• Fire insurance maps that help genealogists find records associated with historical property addresses, churches and cemeteries, hospitals, and courts: records that help prove lineage. Fire insurance maps also describe the neighborhoods where our ancestors lived, the location of schools, libraries, theaters and cinemas, and places of business, information that helps a genealogist develop narratives. 
  • Historical maps that describe political and electoral boundaries, including wards and census enumeration districts; the location of piers and other sites of immigration; routes of transatlantic steamships, subways, canals, roads, and railroads; real estate for sale, and property ownership. 

In recent years the Library has digitized 20,000 of these kinds of cartographic works, and made them available free online. Researchers can view and download hi-res images of maps using the NYPL Digital Collections portal; search, warp and download spatial asset files using NYPL Map Warper, and help extract, correct and analyze data from historical maps using the Building Inspector app. 

 All of this culminates with the Knight Foundation funded, NYC Space/Time Directory a tool that will make urban history accessible through a set of resources including: a searchable atlas of New York past, an historical location directory and geocoder, a set of APIs and data sets, and a discovery tool linking NYPL collections together in an historical and geographic context. Maps will be used to link to historical photographs of New York City, to city directories, and other records of infinite use to genealogists.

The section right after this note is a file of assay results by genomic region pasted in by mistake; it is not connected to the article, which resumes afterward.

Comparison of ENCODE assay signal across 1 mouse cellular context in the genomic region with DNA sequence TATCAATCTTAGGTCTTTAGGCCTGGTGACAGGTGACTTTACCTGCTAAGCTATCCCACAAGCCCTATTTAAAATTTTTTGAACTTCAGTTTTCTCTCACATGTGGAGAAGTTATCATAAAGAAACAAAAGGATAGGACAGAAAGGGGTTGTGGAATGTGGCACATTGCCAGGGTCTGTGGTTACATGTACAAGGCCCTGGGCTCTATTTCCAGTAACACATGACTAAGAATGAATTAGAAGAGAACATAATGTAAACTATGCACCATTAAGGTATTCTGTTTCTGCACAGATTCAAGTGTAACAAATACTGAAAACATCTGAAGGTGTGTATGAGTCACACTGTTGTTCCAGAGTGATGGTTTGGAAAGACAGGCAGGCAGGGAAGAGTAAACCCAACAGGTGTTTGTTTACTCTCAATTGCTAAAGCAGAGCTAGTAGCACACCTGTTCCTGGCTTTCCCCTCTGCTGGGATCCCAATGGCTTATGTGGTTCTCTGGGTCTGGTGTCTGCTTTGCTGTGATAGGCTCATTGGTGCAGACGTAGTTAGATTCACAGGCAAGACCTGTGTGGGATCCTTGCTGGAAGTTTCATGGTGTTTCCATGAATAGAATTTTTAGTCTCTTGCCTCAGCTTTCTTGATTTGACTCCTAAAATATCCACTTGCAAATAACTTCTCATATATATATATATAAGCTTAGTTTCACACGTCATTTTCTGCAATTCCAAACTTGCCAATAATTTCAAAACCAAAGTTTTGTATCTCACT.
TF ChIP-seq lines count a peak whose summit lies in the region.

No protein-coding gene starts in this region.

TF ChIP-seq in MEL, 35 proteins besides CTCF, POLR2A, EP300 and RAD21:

Brief bio, interests, etc.

Philip Sutton is a reference librarian at New York Public Library's Irma and Paul Milstein Division of United States History, Local History, and Genealogy, where he also teaches and writes about genealogy and building history research. Sutton has a BA (Hons.) from Goldsmiths College, London, a Master's Degree (MSLIS) from the Pratt Institute, and a Certificate in Genealogical Research from Boston University. He regularly presents on the topic of genealogy research at New York Public Library, and was a speaker at the New York State Family History Conference in 2013 and 2016.

 
Georeferencing Historical Maps: A Tutorial

Ryan Mattke
Map & Geospatial Information Librarian
University of Minnesota

This session will demonstrate how to georeference an historical map using freely available tools, how to bring it into different mapping interfaces, and how to add locations (with additional information) to those interfaces on top of the map.

Brief bio, interests, etc.

Ryan Mattke is the Map & Geospatial Information Librarian and Head of the John R. Borchert Map Library at the University of Minnesota, as well as Adjunct Faculty in the Masters of Geographic Information Science program. He holds a B.A. in English (Creative Writing) and a Masters of Geographic Information Science from the University of Minnesota. 

During his time with the Borchert Map Library, Ryan has given many presentations and workshops related to mapping and genealogy for various groups in Minnesota. When he is not poring over maps or visualizing data he can be found reading, writing, paddling, hiking, climbing, gardening or building canoes.